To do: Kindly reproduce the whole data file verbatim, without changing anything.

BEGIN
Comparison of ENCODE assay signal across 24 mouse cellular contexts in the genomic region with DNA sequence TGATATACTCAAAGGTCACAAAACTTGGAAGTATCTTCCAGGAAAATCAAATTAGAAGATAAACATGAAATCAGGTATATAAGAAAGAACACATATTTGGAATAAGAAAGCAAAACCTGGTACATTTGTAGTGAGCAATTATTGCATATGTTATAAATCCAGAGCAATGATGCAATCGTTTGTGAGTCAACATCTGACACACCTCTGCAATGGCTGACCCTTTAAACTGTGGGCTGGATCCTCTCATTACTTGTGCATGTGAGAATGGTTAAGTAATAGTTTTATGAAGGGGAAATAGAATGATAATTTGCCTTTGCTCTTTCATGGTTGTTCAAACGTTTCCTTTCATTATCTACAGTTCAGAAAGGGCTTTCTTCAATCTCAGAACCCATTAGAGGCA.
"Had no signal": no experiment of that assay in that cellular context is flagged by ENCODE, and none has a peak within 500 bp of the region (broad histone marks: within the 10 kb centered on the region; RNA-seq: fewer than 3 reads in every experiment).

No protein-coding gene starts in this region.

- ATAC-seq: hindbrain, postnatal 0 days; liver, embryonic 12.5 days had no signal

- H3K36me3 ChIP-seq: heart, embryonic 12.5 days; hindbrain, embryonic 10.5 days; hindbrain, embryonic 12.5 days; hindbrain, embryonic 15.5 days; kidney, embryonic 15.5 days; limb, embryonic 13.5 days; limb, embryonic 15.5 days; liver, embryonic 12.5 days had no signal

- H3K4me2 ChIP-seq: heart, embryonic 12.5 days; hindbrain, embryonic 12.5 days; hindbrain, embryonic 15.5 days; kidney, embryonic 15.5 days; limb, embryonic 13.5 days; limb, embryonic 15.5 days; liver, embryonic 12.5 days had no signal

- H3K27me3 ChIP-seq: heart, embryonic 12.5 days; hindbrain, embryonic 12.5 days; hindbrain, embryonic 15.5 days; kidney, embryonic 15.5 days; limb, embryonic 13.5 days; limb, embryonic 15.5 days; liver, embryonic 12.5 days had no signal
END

Comparison of ENCODE assay signal across 24 mouse cellular contexts in the genomic region with DNA sequence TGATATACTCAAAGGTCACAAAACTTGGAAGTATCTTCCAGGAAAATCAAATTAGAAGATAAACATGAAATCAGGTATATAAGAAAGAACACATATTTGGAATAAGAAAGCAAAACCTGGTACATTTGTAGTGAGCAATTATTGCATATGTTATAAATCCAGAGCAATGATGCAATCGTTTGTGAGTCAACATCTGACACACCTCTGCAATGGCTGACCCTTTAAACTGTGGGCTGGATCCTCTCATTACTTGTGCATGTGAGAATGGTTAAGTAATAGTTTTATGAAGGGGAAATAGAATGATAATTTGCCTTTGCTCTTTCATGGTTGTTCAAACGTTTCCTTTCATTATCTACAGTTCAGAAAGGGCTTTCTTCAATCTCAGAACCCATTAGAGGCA.
"Had no signal": no experiment of that assay in that cellular context is flagged by ENCODE, and none has a peak within 500 bp of the region (broad histone marks: within the 10 kb centered on the region; RNA-seq: fewer than 3 reads in every experiment).

No protein-coding gene starts in this region.

- ATAC-seq: hindbrain, postnatal 0 days; liver, embryonic 12.5 days had no signal

- H3K36me3 ChIP-seq: heart, embryonic 12.5 days; hindbrain, embryonic 10.5 days; hindbrain, embryonic 12.5 days; hindbrain, embryonic 15.5 days; kidney, embryonic 15.5 days; limb, embryonic 13.5 days; limb, embryonic 15.5 days; liver, embryonic 12.5 days had no signal

- H3K4me2 ChIP-seq: heart, embryonic 12.5 days; hindbrain, embryonic 12.5 days; hindbrain, embryonic 15.5 days; kidney, embryonic 15.5 days; limb, embryonic 13.5 days; limb, embryonic 15.5 days; liver, embryonic 12.5 days had no signal

- H3K27me3 ChIP-seq: heart, embryonic 12.5 days; hindbrain, embryonic 12.5 days; hindbrain, embryonic 15.5 days; kidney, embryonic 15.5 days; limb, embryonic 13.5 days; limb, embryonic 15.5 days; liver, embryonic 12.5 days had no signal